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Is diagnostic peritoneal lavage for blunt trauma obsolete?

American Surgeon 1990 Februrary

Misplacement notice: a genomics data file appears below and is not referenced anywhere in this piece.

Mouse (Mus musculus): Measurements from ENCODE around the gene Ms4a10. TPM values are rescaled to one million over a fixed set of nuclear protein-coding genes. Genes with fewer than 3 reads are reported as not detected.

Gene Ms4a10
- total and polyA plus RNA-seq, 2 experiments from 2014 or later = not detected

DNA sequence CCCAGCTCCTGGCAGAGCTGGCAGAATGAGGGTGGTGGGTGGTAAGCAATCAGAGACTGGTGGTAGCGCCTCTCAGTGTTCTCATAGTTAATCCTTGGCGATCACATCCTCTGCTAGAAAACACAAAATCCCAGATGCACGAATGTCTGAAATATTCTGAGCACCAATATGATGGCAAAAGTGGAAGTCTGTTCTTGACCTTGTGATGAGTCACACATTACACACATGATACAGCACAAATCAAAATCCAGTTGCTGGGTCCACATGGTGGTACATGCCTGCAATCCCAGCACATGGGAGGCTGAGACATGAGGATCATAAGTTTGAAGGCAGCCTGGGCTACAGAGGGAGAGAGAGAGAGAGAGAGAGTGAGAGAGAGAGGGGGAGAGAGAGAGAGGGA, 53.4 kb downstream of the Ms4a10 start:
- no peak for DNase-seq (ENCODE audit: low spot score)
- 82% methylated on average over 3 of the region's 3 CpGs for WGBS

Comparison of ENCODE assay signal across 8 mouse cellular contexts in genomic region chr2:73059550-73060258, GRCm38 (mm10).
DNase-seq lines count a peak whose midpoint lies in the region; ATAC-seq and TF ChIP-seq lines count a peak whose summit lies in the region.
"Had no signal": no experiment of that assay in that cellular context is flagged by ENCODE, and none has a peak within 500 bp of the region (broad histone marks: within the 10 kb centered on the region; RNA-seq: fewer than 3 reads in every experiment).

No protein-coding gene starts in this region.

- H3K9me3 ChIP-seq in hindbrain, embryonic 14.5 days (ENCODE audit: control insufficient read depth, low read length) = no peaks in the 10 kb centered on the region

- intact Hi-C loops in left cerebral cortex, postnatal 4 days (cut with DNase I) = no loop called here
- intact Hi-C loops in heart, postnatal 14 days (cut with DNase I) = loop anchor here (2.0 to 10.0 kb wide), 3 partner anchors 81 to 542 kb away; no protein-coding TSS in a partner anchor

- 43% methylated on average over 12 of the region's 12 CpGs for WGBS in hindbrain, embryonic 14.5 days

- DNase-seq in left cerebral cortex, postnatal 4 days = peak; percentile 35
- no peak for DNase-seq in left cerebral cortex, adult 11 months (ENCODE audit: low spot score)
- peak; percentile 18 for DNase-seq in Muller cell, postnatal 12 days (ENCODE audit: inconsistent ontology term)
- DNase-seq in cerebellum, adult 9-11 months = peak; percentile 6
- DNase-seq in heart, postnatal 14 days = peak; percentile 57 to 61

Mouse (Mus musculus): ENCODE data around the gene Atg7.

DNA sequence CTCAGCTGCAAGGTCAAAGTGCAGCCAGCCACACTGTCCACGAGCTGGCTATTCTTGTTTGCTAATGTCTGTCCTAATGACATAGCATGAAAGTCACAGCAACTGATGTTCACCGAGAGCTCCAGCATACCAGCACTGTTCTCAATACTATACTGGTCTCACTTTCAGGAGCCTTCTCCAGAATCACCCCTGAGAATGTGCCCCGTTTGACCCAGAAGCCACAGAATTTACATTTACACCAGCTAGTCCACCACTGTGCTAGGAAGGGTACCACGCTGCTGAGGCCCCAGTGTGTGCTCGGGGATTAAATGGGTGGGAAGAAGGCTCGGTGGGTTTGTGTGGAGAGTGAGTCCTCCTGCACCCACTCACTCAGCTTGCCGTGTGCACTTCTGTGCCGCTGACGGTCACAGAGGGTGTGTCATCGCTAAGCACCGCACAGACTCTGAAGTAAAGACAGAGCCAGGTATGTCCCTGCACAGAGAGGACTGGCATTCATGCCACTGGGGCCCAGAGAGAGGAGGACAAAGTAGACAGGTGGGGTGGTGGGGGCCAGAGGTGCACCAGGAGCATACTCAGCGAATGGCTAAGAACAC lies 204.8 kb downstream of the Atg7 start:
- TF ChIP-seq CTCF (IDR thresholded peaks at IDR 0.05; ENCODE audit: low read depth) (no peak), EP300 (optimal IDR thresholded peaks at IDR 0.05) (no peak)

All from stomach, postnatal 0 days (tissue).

Diagnostic peritoneal lavage was 97 percent accurate, with a 2 percent false positive rate and a 1 percent false negative rate in this series of 414 patients. The ease, safety, and accuracy of diagnostic peritoneal lavage justify its continued use in evaluating these patients. Recent studies show computerized tomography (CT) can be highly accurate in detecting intra-abdominal injuries after blunt trauma. We reviewed our experience with diagnostic peritoneal lavage (DPL) to evaluate whether the accuracy, safety, speed, and cost justified its continued use. Four hundred fifteen DPLs were performed on 414 patients from February 1, 1983, through December 31, 1987. All DPLs were done by the open technique. The lavage was considered grossly positive if 10 cc gross blood were aspirated. If there were greater than 100,000 red blood cells (RBC)/mm3, greater than 500 white blood cells (WBC)/mm3, elevated amylase or bilirubin, or bacteria or vegetable fibers the lavage was microscopically positive. There were no cases with elevated bilirubin, amylase, or presence of bacteria. All four cases with "rare vegetable fibers" were false positive. Six DPLs were for penetrating trauma to the lower chest or back. There were 291 negative lavages, including five false negatives (1%), and 124 positive DPLs, including seven false positives (2%), resulting in a crude accuracy of 97 percent. Three of the five false negative lavages had a ruptured diaphragm as the only intra-abdominal injury. There was one minor complication. DPL was usually performed in the trauma resuscitation room during the secondary survey. At our institution, the total fees for DPL are +185 less than the fees for CT. DPL is accurate, rapid, safe, and avoids the disruption of patient care that results in the radiology suite. DPL remains our procedure of choice for evaluating blunt abdominal trauma in the adult.

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